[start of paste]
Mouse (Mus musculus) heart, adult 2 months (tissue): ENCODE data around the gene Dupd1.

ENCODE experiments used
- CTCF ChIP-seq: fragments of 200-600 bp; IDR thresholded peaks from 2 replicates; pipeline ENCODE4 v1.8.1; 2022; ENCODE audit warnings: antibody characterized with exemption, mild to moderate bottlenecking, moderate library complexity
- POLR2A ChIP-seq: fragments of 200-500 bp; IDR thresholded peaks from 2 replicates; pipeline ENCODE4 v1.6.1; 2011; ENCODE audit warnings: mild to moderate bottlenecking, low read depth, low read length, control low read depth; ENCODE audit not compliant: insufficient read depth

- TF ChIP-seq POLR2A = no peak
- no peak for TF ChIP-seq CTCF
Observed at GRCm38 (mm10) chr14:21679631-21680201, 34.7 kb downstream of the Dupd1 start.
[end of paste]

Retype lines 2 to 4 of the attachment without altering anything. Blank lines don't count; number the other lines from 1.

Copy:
ENCODE experiments used
- CTCF ChIP-seq: fragments of 200-600 bp; IDR thresholded peaks from 2 replicates; pipeline ENCODE4 v1.8.1; 2022; ENCODE audit warnings: antibody characterized with exemption, mild to moderate bottlenecking, moderate library complexity
- POLR2A ChIP-seq: fragments of 200-500 bp; IDR thresholded peaks from 2 replicates; pipeline ENCODE4 v1.6.1; 2011; ENCODE audit warnings: mild to moderate bottlenecking, low read depth, low read length, control low read depth; ENCODE audit not compliant: insufficient read depth